While most large companies require their candidates to take aptitude tests, what’s equally important is determining an applicant’s emotional quotient, or EQ. Defined by a person’s ability to identify, use, and manage emotions, our EQ is a lot more than kindly telling our co-worker their loud crisp-munching is getting in the way of us getting work done.
In fact, a lot of research points to the fact one’s EQ is a far better determinant of workplace success. Here are a couple of ways a high EQ can help in the office:
1. High levels of empathy make for kinder colleagues
Those with high EQs are far better able to empathise and therefore, be understanding, with others. In the modern workplace, empathy fuels collaboration while minimizing conflict, and so it can actually be a crucial virtue to cultivate if you want more productive teams. Strong levels of empathy are also highly correlated with personality traits like openness, trust, and respect, all of which make for stronger relationships, not just between colleagues, but also between leaders and their teams.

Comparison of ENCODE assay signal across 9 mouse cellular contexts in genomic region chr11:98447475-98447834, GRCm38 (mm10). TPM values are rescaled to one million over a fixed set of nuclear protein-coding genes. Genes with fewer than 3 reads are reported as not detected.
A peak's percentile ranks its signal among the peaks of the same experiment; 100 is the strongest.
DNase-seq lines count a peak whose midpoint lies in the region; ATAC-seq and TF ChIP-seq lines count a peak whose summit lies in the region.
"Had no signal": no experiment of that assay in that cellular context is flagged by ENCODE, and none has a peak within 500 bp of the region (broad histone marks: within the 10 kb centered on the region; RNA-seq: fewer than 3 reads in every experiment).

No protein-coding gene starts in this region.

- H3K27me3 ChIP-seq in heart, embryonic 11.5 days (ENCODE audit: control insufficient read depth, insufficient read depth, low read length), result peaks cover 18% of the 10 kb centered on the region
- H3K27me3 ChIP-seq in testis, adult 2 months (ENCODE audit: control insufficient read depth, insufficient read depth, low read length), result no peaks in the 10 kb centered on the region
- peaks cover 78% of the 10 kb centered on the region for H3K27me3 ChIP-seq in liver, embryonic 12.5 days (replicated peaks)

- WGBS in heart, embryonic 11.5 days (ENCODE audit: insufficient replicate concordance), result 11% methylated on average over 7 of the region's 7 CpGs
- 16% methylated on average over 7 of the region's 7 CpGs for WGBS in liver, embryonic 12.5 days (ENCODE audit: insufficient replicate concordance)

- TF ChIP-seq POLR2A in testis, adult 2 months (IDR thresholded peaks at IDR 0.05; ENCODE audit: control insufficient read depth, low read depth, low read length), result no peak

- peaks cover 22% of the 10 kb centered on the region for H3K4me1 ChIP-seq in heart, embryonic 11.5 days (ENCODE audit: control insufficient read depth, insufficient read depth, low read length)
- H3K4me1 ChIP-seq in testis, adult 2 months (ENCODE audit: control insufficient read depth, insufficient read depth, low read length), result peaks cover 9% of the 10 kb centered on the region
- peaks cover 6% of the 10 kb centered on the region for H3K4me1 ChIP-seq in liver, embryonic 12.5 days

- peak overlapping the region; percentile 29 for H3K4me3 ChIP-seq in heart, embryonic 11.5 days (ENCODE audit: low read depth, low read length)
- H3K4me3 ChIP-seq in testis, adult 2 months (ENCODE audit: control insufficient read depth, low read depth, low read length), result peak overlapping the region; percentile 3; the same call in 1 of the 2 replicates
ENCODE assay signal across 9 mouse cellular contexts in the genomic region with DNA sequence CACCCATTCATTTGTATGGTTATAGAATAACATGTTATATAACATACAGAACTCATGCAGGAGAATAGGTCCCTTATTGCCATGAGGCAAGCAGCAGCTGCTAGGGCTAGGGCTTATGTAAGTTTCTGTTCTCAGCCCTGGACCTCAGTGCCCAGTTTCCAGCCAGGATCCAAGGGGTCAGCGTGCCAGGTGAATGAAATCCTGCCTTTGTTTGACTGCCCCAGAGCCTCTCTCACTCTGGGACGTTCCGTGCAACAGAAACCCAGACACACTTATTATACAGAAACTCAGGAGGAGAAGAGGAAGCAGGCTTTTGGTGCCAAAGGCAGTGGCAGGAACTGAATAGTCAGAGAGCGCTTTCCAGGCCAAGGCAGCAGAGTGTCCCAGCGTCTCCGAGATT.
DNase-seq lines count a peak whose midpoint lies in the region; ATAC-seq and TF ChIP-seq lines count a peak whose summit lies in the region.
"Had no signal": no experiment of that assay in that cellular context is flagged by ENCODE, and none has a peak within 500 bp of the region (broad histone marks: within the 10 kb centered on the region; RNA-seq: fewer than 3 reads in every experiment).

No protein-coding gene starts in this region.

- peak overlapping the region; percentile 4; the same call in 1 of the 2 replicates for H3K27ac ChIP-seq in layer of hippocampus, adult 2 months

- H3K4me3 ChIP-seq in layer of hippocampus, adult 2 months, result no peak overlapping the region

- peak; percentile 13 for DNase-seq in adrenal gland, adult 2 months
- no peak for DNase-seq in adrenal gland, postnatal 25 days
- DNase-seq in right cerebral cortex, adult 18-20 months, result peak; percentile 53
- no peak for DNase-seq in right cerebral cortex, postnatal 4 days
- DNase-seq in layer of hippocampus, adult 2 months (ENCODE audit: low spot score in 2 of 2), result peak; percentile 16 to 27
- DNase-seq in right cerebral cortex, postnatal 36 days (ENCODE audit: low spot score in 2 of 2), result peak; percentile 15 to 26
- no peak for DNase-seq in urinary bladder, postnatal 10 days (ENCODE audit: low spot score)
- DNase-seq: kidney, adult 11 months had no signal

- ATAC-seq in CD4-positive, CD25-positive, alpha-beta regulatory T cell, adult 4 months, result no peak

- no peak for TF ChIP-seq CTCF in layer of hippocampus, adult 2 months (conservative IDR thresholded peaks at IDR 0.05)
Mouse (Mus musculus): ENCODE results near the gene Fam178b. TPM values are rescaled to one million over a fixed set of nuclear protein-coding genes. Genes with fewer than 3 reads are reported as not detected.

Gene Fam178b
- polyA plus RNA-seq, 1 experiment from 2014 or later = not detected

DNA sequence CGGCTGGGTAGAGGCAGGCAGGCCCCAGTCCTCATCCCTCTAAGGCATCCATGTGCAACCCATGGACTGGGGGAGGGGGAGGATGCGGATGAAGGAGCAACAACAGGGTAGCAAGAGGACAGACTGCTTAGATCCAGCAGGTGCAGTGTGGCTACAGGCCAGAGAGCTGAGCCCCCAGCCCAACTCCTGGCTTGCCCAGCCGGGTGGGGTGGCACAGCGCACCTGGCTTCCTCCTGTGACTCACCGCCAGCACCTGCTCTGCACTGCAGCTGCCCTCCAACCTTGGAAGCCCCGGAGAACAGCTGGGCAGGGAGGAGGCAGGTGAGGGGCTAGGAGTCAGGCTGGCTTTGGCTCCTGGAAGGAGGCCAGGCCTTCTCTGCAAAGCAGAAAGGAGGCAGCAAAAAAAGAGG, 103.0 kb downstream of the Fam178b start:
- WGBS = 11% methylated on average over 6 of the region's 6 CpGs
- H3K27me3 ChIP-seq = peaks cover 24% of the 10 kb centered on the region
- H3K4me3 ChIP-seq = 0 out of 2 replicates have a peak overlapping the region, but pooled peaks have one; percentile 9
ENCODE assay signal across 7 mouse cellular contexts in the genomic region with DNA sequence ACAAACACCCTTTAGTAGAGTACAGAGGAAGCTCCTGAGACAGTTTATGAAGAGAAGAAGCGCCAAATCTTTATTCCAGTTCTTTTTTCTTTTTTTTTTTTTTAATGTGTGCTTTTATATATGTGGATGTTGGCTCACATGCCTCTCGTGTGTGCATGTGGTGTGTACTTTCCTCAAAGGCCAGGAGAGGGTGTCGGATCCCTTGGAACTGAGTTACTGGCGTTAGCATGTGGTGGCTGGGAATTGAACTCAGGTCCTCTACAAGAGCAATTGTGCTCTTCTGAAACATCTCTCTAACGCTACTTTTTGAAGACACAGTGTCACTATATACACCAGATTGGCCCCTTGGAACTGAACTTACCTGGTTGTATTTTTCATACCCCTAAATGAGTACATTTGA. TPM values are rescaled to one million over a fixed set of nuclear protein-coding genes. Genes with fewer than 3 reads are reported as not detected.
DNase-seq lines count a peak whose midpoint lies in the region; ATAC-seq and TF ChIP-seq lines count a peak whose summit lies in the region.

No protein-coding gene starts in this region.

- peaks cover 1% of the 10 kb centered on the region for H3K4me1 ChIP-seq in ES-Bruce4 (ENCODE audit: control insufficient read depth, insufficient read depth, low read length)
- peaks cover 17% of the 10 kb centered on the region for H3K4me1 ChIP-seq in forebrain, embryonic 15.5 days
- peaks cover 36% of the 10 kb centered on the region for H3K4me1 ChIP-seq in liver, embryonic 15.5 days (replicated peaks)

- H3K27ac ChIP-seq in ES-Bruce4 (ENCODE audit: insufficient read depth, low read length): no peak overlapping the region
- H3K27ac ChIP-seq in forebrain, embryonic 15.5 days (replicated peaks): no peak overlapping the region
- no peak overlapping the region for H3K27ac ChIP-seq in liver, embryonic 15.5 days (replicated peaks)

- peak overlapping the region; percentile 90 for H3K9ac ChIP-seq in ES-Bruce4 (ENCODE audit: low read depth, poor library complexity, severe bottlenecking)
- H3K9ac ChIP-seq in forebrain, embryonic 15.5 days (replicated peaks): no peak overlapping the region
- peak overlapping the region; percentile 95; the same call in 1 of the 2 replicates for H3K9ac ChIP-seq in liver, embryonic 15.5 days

2. A tendency for positivity means better problem solving
Another strength of those with high emotional intelligence is that they tend to favour optimistic approaches, which can be very valuable in problem-solving scenarios. A glass-half-full approach to any organisational dilemma means these employees are automatically seeking solutions rather than trying to pick out problems, which can expedite the process of finding a solution.
3. Heightened self-awareness means acceptance of growth
The better you are able to identify your own emotions, the higher your self-awareness, and the implications this may have on self-evaluation and target setting are profound. A higher awareness of one’s own limits and strengths makes it far easier to set goals and work on growing within the office, as well as making dialogue about what constructive change you want to see around the office with your manager easier.
4. Adaptability to change increases
Workplace success is largely determined by an individual’s ability to precipitate and adapt to change. Whether this refers to a shift in leadership or implemented technology, the easier it is for a person to accept and even welcome change, the more likely they are to be unintimidated by various challenges and limits imposed on to them.
5. Increased self-motivation lead to employees who are proactive
Finally, most emotionally intelligent employees are likely to be able to motivate themselves far easier than those who are not. This is because their primary driving force is fuelled by ambition and a genuine willingness for growth, rather than any position or financial incentive. This means you’re far more likely to volunteer to head projects and take on extra work, allowing you to learn and develop that much faster.